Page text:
Goergia O’Keeffe Art History Lesson

Introduce yourself to the power and beauty of artist Georgia O'Keefe with this age-appropriate art history lesson.

This Georgia O’Keeffe art history lesson for kids introduces elementary-aged students or homeschoolers to the elegant, iconic art of this famous American painter.

Who was Georgia O’Keeffe?

Georgia O’Keeffe, one of America’s most celebrated artists, left an indelible mark on the world of modern art with her captivating paintings of flowers, landscapes, and everyday objects. Her life and work are a testament to her unique vision and determination to express the beauty she saw in the world around her.

Georgia O’Keeffe was born on November 15, 1887, in Sun Prairie, Wisconsin. She grew up in a big family, and from an early age, she displayed a deep appreciation for the natural world. As a child, Georgia enjoyed exploring the Wisconsin countryside, studying the flowers and plants that grew in the fields.

O’Keeffe’s passion for art was apparent from a young age. She began taking art classes and, later, attended the Art Institute of Chicago. Her journey as an artist was well underway, and she was determined to follow her artistic calling.

In 1916, Georgia O’Keeffe moved to New York City, where she would meet the famous photographer and art promoter, Alfred Stieglitz. Stieglitz recognized her unique talent and passion for art, and he played a pivotal role in introducing her work to the world. The two eventually became partners in life and in art.

(O’Keefe always had a brief, but legendary encounter with famed Mexican artist, Frida Khalo).

Georgia O’Keeffe’s art was heavily influenced by nature. She had a special affinity for flowers, and her paintings of blossoms, like the “Jimson Weed/White Flower No. 1,” were among her most iconic works. O’Keeffe had a way of magnifying the smallest details of a flower, revealing its inner beauty in a way that made viewers pause and truly see the wonder of nature.

While Georgia O’Keeffe is perhaps best known for her flower paintings, her love for nature extended to her depictions of the American Southwest. She spent time in New Mexico, where she was captivated by the expansive landscapes, adobe buildings, and the unique shapes of animal skulls. Her paintings of the desert and mountains, like “Black Mesa Landscape, New Mexico” and “Ram’s Head, White Hollyhock-Hills,” reveal her deep connection with the environment.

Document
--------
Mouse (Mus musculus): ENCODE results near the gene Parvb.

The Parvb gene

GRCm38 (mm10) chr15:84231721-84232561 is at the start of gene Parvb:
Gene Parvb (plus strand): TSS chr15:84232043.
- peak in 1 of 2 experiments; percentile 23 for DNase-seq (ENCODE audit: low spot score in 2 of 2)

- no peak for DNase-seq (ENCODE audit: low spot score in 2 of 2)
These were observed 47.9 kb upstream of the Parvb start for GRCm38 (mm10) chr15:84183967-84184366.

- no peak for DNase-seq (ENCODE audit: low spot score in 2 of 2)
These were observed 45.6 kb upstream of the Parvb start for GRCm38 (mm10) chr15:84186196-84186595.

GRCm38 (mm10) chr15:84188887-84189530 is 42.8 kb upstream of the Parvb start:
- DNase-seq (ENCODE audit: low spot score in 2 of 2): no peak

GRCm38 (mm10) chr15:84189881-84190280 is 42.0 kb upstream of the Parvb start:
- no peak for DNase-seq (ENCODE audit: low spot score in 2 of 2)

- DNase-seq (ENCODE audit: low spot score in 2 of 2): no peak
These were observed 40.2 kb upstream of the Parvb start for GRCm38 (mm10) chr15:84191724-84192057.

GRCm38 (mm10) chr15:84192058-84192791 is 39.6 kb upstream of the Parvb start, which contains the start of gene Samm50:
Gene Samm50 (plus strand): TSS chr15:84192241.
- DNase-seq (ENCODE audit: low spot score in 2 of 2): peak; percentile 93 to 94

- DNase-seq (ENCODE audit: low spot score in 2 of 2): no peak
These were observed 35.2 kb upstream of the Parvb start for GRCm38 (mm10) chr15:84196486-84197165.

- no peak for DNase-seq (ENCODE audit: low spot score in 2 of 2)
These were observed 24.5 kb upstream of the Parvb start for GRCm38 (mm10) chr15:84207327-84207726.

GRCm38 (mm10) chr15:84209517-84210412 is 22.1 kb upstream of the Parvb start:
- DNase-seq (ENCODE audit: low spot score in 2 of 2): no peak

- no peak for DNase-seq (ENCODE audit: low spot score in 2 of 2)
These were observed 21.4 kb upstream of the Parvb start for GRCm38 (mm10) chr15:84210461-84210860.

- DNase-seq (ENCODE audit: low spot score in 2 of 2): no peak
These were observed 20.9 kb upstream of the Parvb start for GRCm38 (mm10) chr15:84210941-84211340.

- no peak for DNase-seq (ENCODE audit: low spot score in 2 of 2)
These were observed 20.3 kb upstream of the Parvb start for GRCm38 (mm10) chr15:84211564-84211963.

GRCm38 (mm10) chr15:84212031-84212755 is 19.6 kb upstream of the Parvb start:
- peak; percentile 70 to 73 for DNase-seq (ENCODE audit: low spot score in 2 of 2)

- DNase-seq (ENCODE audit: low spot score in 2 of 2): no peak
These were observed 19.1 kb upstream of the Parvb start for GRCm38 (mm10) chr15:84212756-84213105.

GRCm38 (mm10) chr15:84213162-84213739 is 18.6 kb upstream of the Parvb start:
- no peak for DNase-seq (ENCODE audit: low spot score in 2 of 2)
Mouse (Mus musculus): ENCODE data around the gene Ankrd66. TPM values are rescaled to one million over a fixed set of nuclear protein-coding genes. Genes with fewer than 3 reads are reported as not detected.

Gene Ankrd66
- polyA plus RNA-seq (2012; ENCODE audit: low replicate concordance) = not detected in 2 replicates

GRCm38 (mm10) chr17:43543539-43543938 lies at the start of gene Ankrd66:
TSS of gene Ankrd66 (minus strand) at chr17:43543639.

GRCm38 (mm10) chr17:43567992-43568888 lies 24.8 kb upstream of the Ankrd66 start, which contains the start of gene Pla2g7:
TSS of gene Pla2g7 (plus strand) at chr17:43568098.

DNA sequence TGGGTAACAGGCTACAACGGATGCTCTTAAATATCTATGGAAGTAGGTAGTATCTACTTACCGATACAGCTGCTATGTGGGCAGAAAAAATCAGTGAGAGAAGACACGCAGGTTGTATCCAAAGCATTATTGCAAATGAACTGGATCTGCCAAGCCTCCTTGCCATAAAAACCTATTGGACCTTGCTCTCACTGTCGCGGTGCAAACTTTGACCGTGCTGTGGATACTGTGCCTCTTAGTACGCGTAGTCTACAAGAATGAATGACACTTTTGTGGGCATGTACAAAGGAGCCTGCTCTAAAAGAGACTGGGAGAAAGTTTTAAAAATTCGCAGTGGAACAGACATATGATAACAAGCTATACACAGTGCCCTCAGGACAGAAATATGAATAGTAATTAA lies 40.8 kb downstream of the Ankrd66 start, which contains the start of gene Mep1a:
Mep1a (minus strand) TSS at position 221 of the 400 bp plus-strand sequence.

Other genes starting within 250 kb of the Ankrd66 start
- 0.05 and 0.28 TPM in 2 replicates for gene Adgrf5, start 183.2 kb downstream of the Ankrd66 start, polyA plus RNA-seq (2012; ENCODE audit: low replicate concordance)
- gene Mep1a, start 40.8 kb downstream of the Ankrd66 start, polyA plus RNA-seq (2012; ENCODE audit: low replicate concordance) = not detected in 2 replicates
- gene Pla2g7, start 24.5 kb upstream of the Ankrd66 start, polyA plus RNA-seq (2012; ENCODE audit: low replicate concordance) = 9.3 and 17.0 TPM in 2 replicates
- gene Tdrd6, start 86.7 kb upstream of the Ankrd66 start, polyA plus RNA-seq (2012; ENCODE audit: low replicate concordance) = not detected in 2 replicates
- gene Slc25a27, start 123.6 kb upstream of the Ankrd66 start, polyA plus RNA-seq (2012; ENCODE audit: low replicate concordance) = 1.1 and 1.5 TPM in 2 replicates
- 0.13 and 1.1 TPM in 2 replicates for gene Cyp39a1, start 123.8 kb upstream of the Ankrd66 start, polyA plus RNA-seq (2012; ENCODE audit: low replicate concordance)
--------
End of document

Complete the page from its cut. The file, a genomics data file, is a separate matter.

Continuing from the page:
O’Keeffe’s creativity was not limited to nature; she also found inspiration in ordinary objects. She often zoomed in on these items, transforming them into abstract and intriguing compositions. One of her most famous works in this category is “Cow’s Skull with Calico Roses,” where a simple skull becomes a powerful symbol of the American West.

Georgia O’Keeffe’s work revolutionized the art world. Her unique perspective, striking compositions, and her ability to evoke intense emotions through her paintings made her a pioneer of American modern art. Her art encouraged people to see the world differently, to take time to observe and appreciate the beauty that surrounds us, and to find inspiration in the most unexpected places.

Georgia O’Keeffe’s life and work remain an enduring source of inspiration for artists and nature lovers alike. She demonstrated the power of art to transform the ordinary into the extraordinary and to encourage us all to look closer at the world around us. Her paintings are a reminder that beauty can be found in the simplest of things if we take the time to truly see them, just as she did in her remarkable career as an artist. Georgia O’Keeffe’s legacy lives on, reminding us to appreciate the beauty in every aspect of life.

Key Vocabulary Terms

Precisionism: A style of art that emerged in the early 20th century, characterized by sharp lines, precise geometric shapes, and a focus on industrial subjects. O’Keeffe’s work is often associated with Precisionism.